SALT LAKE CITY -- More than three weeks after a man on a long board was critically injured in a hit-and-run, a suspect is behind bars after parking in front of the victim's home.
Austin Bryson, 25, suffered critical injuries when he was hit by a car near Liberty Park February 4. The driver fled the scene, and police released surveillance footage that showed the suspect vehicle.
Tuesday, police got a break in the case. Austin Bryson said things began when a car parked in front of his home Tuesday and his brother noticed the bumper was held together by zip ties.
“Right out front, I mean, I’m talking directly, where I park my car," Bryson said.
The family called police, who arrived to investigate and ultimately arrested the driver on charges that include failure to remain at the scene of an accident, which is a third-degree felony. It turns out the suspect vehicle was the same car that struck Bryson earlier this month.
“This just kind of fell in our laps," said Det. Greg Wilking of the Salt Lake City Police Department, adding "It just happens that this car ends up in front of his house.”
Police arrested Roberto Gutierrez, 21, Tuesday and say he was driving the white Ford Fiesta that struck Bryson on 500 East and Harvard Avenue. Police say the crash caused "permanent and life altering injuries" to Bryson.
“I’ve got a rod in my leg, six screws," Bryson said. "I've got more than 800 stitches in my head."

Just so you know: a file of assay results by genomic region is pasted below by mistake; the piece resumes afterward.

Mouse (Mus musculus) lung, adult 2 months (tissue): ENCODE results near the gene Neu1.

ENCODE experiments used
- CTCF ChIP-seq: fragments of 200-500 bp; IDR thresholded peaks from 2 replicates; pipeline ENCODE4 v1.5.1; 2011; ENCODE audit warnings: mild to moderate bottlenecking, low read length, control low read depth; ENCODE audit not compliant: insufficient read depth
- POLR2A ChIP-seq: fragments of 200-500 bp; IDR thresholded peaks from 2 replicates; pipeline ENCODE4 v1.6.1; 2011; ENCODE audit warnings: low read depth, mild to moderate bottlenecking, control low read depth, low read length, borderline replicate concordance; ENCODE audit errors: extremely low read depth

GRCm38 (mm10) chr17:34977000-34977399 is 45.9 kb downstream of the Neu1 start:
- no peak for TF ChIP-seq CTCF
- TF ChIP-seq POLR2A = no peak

Police say Gutierrez fled the scene of the crash without checking on the victim or calling for help. Fragments of his car were recovered at the scene.
Tuesday, police stated the suspect's vehicle was located in front of the victim's home.
"I could kind of see that the hood was really messed up," Bryson said, and upon further investigation: "I knew that was the car."
Police say Gutierrez began a job at a restaurant next door to the victim's home, which is why he happened to be parked there.
"That's got to be Karma of some sort," Wilking said of Tuesday's arrest.
Authorities interviewed the Gutierrez, and he denied being the driver in the hit-and-run but confirmed he had driven the suspect vehicle to work that day. He then claimed the car was stolen or tampered with during the hours he worked on February 4, and that the vehicle was returned to his parking space after the fact.
Police learned that Gutierrez does not have a driver's license and was driving the Fiesta on the previous owner's license plates. They said he obtained his job by fraudulently using a relative's Social Security card and permanent resident card.
Gutierrez faces charges that include failure to remain at the scene of an accident involving serious injury, driving without a license, failure to register a vehicle, and identity fraud.
Bryson said they "had lost hope" in the case, but now he's grateful the suspect has been apprehended.
"It made me so mad to think he was at work having a normal life," he said.
Wilking said it's unusual for a case to resolve itself this way.
"These hit and runs are really hard to solve," he said.